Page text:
A Kansas father has had enough of the traditional messy custody battle with his ex-wife and now he’s looking to settle things the really old fashioned way…

He’s now seeking the courts permission to settle the ugly child custody case “on the field of battle” with an actual sword fight – using Japanese swords.

David Ostrom said in court papers that his ex-wife Bridgette Ostrom and her attorney have already destroyed him legally.

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“I now wish to give them the chance to meet me on the field of battle, where I will REND THEIR SOULS from their … bodies,” Ostrom wrote in the court filing, according to a local newspaper.

He then went on to ask the judge for a three-month delay so he could get his hands on some Japanese samurai swords for the trial by combat.

Ostrom, of Paola, said he got the idea after seeing the New York case of Richard Luthmann, the Staten Island attorney who also sought trial by combat to settle a beef with another lawyer and his clients.

“To this day, trial by combat has never been explicitly banned or restricted as a right in these United States,” Ostrom argued in court records, adding that it was used “as recently as 1818 in British Court.”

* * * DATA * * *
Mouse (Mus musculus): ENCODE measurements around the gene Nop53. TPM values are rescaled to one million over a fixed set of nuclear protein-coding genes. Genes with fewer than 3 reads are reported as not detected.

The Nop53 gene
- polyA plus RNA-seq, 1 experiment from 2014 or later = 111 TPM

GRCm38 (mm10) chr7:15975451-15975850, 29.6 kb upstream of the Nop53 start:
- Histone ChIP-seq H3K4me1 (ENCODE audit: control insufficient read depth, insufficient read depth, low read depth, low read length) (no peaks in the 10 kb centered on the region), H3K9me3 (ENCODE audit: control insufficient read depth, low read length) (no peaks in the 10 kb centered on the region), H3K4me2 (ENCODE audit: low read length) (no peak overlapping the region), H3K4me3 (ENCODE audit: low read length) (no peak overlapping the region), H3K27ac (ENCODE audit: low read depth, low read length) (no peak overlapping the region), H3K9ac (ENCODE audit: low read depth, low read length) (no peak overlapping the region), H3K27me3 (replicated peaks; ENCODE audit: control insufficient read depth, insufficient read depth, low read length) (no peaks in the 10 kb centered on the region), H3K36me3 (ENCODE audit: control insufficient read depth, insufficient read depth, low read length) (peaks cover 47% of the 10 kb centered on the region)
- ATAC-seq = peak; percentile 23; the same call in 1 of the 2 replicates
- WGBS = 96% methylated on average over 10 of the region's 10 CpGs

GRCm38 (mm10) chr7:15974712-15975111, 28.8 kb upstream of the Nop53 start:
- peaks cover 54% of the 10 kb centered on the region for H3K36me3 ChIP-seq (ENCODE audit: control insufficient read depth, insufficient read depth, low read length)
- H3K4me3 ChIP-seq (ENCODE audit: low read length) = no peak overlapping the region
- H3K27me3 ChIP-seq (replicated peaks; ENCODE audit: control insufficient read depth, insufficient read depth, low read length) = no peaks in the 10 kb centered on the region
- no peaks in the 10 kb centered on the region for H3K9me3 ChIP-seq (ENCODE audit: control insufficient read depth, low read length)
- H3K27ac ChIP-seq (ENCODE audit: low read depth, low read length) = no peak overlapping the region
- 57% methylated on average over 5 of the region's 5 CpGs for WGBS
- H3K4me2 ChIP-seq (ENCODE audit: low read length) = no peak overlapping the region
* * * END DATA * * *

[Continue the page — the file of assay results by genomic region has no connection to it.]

He told the Des Moines Register that his wife could choose her attorney as her “champion” to stand in for her in battle.

“I think I’ve met Mr. Hudson’s absurdity with my own absurdity,” he told the paper. “If Mr. Hudson is willing to do it, I will meet him. I don’t think he has the guts to do it.”

Hudson referred to himself as the “potential combatant” in his own cheeky legal response filed in Shelby County District Court.

“Although the respondent and potential combatant do have souls to be rended, they respectfully request that the court not order this done,” Hudson wrote, according to the reports.

He noted that the “potentially life-ending ramifications” of a duel “surely outweigh” their fight over property tax and custody issues.

Judge Craig Dreismeier wasn’t amused.

“Until the proper procedural steps to initiate a court proceeding are followed, this court will take no further action concerning any motion, objection or petition filed by either party at this time,” the judge ruled. [New York Post]

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